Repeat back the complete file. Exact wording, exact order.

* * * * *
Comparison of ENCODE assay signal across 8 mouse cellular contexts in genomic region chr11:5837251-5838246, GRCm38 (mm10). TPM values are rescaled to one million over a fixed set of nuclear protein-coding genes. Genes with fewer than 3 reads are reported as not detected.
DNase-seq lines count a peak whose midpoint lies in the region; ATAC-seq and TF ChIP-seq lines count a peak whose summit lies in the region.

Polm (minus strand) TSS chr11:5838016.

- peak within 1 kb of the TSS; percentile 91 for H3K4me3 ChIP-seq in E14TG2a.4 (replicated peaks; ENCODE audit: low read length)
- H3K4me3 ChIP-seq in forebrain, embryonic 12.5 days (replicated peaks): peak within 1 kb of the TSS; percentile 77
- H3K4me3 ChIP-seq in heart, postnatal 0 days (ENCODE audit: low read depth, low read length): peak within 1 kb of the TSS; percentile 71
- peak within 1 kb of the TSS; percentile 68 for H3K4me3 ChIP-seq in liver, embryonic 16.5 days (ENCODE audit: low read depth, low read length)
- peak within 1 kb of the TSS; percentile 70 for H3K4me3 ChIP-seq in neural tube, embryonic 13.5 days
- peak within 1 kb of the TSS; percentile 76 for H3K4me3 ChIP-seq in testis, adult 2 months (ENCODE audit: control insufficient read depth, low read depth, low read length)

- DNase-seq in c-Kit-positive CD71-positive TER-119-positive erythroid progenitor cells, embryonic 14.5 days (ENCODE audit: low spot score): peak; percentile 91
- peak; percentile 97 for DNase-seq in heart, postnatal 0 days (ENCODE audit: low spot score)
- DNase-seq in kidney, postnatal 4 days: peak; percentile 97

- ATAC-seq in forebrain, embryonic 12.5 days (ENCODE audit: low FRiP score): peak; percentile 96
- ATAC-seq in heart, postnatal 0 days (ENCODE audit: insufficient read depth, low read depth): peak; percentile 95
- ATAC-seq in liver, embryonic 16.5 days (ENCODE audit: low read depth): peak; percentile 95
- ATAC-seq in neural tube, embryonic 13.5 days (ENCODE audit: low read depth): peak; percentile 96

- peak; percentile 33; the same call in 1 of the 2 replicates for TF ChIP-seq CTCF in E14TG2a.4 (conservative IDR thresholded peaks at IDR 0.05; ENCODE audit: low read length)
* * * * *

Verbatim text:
Comparison of ENCODE assay signal across 8 mouse cellular contexts in genomic region chr11:5837251-5838246, GRCm38 (mm10). TPM values are rescaled to one million over a fixed set of nuclear protein-coding genes. Genes with fewer than 3 reads are reported as not detected.
DNase-seq lines count a peak whose midpoint lies in the region; ATAC-seq and TF ChIP-seq lines count a peak whose summit lies in the region.

Polm (minus strand) TSS chr11:5838016.

- peak within 1 kb of the TSS; percentile 91 for H3K4me3 ChIP-seq in E14TG2a.4 (replicated peaks; ENCODE audit: low read length)
- H3K4me3 ChIP-seq in forebrain, embryonic 12.5 days (replicated peaks): peak within 1 kb of the TSS; percentile 77
- H3K4me3 ChIP-seq in heart, postnatal 0 days (ENCODE audit: low read depth, low read length): peak within 1 kb of the TSS; percentile 71
- peak within 1 kb of the TSS; percentile 68 for H3K4me3 ChIP-seq in liver, embryonic 16.5 days (ENCODE audit: low read depth, low read length)
- peak within 1 kb of the TSS; percentile 70 for H3K4me3 ChIP-seq in neural tube, embryonic 13.5 days
- peak within 1 kb of the TSS; percentile 76 for H3K4me3 ChIP-seq in testis, adult 2 months (ENCODE audit: control insufficient read depth, low read depth, low read length)

- DNase-seq in c-Kit-positive CD71-positive TER-119-positive erythroid progenitor cells, embryonic 14.5 days (ENCODE audit: low spot score): peak; percentile 91
- peak; percentile 97 for DNase-seq in heart, postnatal 0 days (ENCODE audit: low spot score)
- DNase-seq in kidney, postnatal 4 days: peak; percentile 97

- ATAC-seq in forebrain, embryonic 12.5 days (ENCODE audit: low FRiP score): peak; percentile 96
- ATAC-seq in heart, postnatal 0 days (ENCODE audit: insufficient read depth, low read depth): peak; percentile 95
- ATAC-seq in liver, embryonic 16.5 days (ENCODE audit: low read depth): peak; percentile 95
- ATAC-seq in neural tube, embryonic 13.5 days (ENCODE audit: low read depth): peak; percentile 96

- peak; percentile 33; the same call in 1 of the 2 replicates for TF ChIP-seq CTCF in E14TG2a.4 (conservative IDR thresholded peaks at IDR 0.05; ENCODE audit: low read length)